Katherine Adams, September 28, 2008 (view all comments by Katherine Adams)
I bought this novel for two reasons. First, to exercise my right to read during Banned Books Week -- and this novel is one of the 20th century's most challenged. Second, to see if Hemingway is still worth reading.
To my surprise, Hemingway's sparse prose painted a vivid picture of the creative types -- and the places they wandered -- through Europe in the 1920s. I can't imagine bringing the locations to life so well without living there.
The characters -- for the most part, an unlikable group, portray people we've all met or known at some point in our lives. It's a credit to Hemingway that a reader can dislike or root for Jake, the war-scarred narrator; Lady Ashley, the woman who uses men and discards them far too easily; or Robert Cohn, a hanger-on stupidly in love with Lady Ashley, who makes it clear he's out of touch with life in general.
To say that "The Sun Also Rises" has no plot misses the greatness of this book -- Hemingway timelessly captures people of all generations considered "lost," and of all places that can still be found.
Hemingway is certainly most worthy of reading today, because he manages to capture and report slices of life we might not ever imagine.
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lavafrog, March 1, 2007 (view all comments by lavafrog)
Although this book may seem downright unimaginative at first glance, it is truly a work of art when examined in a historical light.
The Sun Also Rises was written after World War One. Before the onset of WWI, Americans were promised that it would be the "war to end all wars," and that its end would bring peace and democracy the world over.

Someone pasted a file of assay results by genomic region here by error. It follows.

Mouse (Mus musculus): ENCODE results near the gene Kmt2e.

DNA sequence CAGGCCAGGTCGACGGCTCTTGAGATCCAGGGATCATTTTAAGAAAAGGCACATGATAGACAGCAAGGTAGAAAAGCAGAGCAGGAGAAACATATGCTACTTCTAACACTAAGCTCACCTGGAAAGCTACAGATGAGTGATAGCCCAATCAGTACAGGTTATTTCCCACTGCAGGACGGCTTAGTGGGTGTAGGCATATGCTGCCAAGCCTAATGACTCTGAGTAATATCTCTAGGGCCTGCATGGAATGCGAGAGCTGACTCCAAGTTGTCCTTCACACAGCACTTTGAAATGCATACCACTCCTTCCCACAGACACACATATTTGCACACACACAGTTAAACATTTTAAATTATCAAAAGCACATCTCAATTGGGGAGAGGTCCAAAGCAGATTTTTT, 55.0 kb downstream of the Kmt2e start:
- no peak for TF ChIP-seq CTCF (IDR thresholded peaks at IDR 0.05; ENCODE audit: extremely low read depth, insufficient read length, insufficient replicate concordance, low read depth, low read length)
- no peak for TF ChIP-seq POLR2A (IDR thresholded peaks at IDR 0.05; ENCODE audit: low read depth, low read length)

When this promise was not fulfilled, many people began to feel disenchanted with the world; the authors among this group were known as the Lost Generation, to which Hemmingway belonged. He captures this sense of bleak isolation with his writing style--it's terse and as "un-flowery" as you can get. He conveyed the hopelessness of the Lost Generation through the fruitlessness of the relationships in The Sun Also Rises, and uses blunt language and dialogue *on purpose* to do so.
It's a book you read when you want to think--not when you want excitement!
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joedoc33, February 24, 2007 (view all comments by joedoc33)
I didn't have trouble with the dialogue, but your right... it has no plot. basically the book is a really bad reality show, really really bad.
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jotajota, August 16, 2006 (view all comments by jotajota)
This novel was okay but I had trouble with it. It got very confusing at times with the dialogue. It also seems to me that there is no plot. I seriously didn't understand when the rising action, falling action or climax was. It was unclear to me. I frankly thought this book was boring and I'm sorry but I wouldn't recommend it to you if you are looking for a good book to read!
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Scribner Book Company -
Hemingway's first bestselling novel, the story of a group of Americans and English on a sojourn from Paris to Paloma, evokes in poignant detail, life among the expatriates on Paris's Left Bank during the 1920s and conveys in brutally realistic descriptions the power and danger of bullfighting in Spain.
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